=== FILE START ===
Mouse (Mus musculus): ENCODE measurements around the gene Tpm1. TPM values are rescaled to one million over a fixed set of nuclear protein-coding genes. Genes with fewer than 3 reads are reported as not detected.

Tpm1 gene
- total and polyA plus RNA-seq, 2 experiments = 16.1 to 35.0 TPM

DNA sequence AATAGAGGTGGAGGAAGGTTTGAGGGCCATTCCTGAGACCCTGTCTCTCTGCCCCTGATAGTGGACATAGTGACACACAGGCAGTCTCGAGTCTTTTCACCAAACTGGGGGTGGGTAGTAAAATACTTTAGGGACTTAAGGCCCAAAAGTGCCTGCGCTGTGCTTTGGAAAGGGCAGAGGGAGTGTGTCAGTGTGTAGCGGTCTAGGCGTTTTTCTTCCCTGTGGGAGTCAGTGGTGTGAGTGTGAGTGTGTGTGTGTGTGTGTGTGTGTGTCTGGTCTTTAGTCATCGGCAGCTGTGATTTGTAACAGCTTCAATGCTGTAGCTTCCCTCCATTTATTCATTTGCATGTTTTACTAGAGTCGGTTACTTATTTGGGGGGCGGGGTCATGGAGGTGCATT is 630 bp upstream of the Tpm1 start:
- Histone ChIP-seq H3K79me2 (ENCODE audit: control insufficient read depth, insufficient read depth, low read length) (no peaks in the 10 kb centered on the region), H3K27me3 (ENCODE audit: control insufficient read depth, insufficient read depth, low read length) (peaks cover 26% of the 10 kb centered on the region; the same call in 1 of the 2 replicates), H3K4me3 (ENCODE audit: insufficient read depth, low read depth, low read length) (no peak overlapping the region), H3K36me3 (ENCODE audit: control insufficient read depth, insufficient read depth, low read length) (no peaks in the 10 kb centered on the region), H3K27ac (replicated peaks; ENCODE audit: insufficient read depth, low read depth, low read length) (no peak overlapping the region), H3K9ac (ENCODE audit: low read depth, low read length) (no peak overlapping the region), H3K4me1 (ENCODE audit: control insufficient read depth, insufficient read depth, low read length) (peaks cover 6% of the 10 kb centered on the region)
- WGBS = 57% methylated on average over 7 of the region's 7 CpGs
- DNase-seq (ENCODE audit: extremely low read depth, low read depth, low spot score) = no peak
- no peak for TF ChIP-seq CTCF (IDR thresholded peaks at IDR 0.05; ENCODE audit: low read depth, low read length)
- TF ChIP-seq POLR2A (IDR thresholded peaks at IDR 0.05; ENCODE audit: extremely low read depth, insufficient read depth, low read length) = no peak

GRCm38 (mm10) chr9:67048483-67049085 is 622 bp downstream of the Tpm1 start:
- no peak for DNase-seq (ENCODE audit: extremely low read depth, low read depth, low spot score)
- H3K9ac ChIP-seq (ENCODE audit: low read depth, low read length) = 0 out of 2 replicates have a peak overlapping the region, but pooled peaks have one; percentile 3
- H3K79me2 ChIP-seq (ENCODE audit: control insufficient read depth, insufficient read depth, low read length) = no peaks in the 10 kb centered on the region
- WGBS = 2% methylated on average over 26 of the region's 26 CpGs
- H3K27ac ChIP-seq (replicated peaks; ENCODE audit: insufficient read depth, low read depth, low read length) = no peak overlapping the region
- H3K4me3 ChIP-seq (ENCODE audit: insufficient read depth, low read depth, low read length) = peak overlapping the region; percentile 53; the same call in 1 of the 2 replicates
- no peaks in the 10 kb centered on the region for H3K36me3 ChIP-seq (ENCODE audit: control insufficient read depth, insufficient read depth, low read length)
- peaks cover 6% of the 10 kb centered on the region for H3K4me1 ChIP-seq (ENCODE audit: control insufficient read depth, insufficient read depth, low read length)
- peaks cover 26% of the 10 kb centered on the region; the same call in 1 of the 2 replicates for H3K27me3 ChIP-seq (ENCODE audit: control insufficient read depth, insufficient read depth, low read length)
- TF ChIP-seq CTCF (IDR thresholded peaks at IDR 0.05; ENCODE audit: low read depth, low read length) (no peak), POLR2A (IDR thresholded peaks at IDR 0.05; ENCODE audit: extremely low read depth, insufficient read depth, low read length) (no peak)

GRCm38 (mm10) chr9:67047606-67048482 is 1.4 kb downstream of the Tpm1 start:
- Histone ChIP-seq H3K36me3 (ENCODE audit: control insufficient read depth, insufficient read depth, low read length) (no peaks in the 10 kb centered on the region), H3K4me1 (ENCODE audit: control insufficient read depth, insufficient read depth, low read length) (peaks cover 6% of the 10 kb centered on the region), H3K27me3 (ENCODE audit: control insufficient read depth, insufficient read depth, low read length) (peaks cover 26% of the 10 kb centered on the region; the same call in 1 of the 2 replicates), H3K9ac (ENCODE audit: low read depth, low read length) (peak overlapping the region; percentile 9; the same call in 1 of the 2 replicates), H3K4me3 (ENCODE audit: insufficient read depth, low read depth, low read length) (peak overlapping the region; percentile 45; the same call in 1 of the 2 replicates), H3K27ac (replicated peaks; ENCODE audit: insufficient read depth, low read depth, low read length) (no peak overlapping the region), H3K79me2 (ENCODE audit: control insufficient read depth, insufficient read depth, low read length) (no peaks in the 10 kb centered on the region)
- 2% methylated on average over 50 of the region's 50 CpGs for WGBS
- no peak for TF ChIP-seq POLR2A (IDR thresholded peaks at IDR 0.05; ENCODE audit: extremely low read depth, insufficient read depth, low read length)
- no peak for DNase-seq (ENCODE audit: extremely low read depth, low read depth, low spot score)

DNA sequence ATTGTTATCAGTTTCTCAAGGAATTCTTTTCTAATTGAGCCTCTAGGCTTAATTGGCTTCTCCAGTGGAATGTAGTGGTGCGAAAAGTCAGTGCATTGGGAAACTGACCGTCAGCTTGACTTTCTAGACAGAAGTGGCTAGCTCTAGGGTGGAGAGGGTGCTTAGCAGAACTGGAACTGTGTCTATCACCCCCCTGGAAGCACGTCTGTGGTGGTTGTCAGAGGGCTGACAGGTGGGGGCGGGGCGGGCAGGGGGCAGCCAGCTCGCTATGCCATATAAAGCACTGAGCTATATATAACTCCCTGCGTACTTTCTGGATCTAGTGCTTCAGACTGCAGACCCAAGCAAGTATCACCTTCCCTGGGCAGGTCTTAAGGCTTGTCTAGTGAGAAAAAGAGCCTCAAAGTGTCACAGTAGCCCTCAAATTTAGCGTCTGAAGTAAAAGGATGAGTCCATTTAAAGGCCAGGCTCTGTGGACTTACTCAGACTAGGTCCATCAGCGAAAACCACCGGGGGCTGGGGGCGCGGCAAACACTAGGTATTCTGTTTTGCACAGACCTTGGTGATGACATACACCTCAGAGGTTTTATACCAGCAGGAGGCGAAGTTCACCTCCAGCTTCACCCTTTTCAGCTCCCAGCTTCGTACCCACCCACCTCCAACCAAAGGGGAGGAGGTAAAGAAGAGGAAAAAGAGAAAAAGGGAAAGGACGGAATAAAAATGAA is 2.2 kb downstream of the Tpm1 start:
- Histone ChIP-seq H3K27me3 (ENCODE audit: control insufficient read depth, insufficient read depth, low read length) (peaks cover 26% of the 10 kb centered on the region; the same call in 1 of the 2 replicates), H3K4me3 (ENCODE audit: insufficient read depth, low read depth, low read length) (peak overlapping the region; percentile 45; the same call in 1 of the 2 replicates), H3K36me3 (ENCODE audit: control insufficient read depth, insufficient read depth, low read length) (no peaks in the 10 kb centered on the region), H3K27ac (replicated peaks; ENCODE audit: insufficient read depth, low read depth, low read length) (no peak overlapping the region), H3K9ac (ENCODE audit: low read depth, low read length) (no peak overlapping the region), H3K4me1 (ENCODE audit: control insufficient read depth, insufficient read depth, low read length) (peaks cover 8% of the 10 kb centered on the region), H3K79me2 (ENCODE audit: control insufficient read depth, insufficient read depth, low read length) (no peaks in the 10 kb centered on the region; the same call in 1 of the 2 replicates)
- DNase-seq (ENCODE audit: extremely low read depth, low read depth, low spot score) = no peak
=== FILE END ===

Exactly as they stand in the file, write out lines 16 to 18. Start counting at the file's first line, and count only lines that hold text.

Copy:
- H3K4me3 ChIP-seq (ENCODE audit: insufficient read depth, low read depth, low read length) = peak overlapping the region; percentile 53; the same call in 1 of the 2 replicates
- no peaks in the 10 kb centered on the region for H3K36me3 ChIP-seq (ENCODE audit: control insufficient read depth, insufficient read depth, low read length)
- peaks cover 6% of the 10 kb centered on the region for H3K4me1 ChIP-seq (ENCODE audit: control insufficient read depth, insufficient read depth, low read length)